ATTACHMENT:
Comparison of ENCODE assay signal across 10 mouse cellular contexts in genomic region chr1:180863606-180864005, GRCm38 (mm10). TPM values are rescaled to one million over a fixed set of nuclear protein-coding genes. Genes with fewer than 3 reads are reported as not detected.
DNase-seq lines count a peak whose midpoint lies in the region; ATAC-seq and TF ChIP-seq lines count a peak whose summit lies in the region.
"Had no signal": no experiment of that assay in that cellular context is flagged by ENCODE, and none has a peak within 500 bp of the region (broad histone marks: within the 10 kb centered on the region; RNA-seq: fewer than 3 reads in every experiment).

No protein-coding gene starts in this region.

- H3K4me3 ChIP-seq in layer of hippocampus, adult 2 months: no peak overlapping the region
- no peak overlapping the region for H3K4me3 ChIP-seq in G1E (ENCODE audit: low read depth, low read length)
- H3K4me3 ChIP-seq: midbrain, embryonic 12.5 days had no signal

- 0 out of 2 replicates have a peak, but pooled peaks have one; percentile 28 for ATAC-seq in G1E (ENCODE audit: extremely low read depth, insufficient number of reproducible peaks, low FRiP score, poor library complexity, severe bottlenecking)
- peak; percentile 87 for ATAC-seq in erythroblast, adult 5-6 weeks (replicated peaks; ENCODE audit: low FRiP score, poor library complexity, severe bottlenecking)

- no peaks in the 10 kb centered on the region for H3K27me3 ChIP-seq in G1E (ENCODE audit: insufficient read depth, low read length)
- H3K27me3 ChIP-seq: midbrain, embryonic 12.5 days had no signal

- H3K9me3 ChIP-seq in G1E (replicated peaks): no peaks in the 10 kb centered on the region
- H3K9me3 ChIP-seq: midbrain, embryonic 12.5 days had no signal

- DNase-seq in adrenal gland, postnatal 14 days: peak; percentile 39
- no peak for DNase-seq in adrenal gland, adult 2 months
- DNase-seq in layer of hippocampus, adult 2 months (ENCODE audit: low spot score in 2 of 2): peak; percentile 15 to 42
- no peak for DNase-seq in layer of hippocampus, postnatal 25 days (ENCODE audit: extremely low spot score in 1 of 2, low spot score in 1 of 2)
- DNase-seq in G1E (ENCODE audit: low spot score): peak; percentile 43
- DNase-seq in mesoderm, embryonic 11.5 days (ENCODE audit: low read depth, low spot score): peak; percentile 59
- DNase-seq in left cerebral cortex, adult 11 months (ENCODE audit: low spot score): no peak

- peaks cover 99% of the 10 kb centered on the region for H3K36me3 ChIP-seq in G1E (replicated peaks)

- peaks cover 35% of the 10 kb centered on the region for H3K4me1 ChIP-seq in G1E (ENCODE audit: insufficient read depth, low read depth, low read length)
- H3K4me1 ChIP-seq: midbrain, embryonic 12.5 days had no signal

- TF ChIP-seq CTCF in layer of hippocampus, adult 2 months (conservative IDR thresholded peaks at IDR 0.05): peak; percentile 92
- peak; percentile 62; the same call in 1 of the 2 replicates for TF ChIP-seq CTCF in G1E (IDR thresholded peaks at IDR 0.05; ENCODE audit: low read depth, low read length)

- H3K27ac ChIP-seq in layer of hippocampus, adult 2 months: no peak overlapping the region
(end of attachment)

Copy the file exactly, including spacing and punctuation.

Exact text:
Comparison of ENCODE assay signal across 10 mouse cellular contexts in genomic region chr1:180863606-180864005, GRCm38 (mm10). TPM values are rescaled to one million over a fixed set of nuclear protein-coding genes. Genes with fewer than 3 reads are reported as not detected.
DNase-seq lines count a peak whose midpoint lies in the region; ATAC-seq and TF ChIP-seq lines count a peak whose summit lies in the region.
"Had no signal": no experiment of that assay in that cellular context is flagged by ENCODE, and none has a peak within 500 bp of the region (broad histone marks: within the 10 kb centered on the region; RNA-seq: fewer than 3 reads in every experiment).

No protein-coding gene starts in this region.

- H3K4me3 ChIP-seq in layer of hippocampus, adult 2 months: no peak overlapping the region
- no peak overlapping the region for H3K4me3 ChIP-seq in G1E (ENCODE audit: low read depth, low read length)
- H3K4me3 ChIP-seq: midbrain, embryonic 12.5 days had no signal

- 0 out of 2 replicates have a peak, but pooled peaks have one; percentile 28 for ATAC-seq in G1E (ENCODE audit: extremely low read depth, insufficient number of reproducible peaks, low FRiP score, poor library complexity, severe bottlenecking)
- peak; percentile 87 for ATAC-seq in erythroblast, adult 5-6 weeks (replicated peaks; ENCODE audit: low FRiP score, poor library complexity, severe bottlenecking)

- no peaks in the 10 kb centered on the region for H3K27me3 ChIP-seq in G1E (ENCODE audit: insufficient read depth, low read length)
- H3K27me3 ChIP-seq: midbrain, embryonic 12.5 days had no signal

- H3K9me3 ChIP-seq in G1E (replicated peaks): no peaks in the 10 kb centered on the region
- H3K9me3 ChIP-seq: midbrain, embryonic 12.5 days had no signal

- DNase-seq in adrenal gland, postnatal 14 days: peak; percentile 39
- no peak for DNase-seq in adrenal gland, adult 2 months
- DNase-seq in layer of hippocampus, adult 2 months (ENCODE audit: low spot score in 2 of 2): peak; percentile 15 to 42
- no peak for DNase-seq in layer of hippocampus, postnatal 25 days (ENCODE audit: extremely low spot score in 1 of 2, low spot score in 1 of 2)
- DNase-seq in G1E (ENCODE audit: low spot score): peak; percentile 43
- DNase-seq in mesoderm, embryonic 11.5 days (ENCODE audit: low read depth, low spot score): peak; percentile 59
- DNase-seq in left cerebral cortex, adult 11 months (ENCODE audit: low spot score): no peak

- peaks cover 99% of the 10 kb centered on the region for H3K36me3 ChIP-seq in G1E (replicated peaks)

- peaks cover 35% of the 10 kb centered on the region for H3K4me1 ChIP-seq in G1E (ENCODE audit: insufficient read depth, low read depth, low read length)
- H3K4me1 ChIP-seq: midbrain, embryonic 12.5 days had no signal

- TF ChIP-seq CTCF in layer of hippocampus, adult 2 months (conservative IDR thresholded peaks at IDR 0.05): peak; percentile 92
- peak; percentile 62; the same call in 1 of the 2 replicates for TF ChIP-seq CTCF in G1E (IDR thresholded peaks at IDR 0.05; ENCODE audit: low read depth, low read length)

- H3K27ac ChIP-seq in layer of hippocampus, adult 2 months: no peak overlapping the region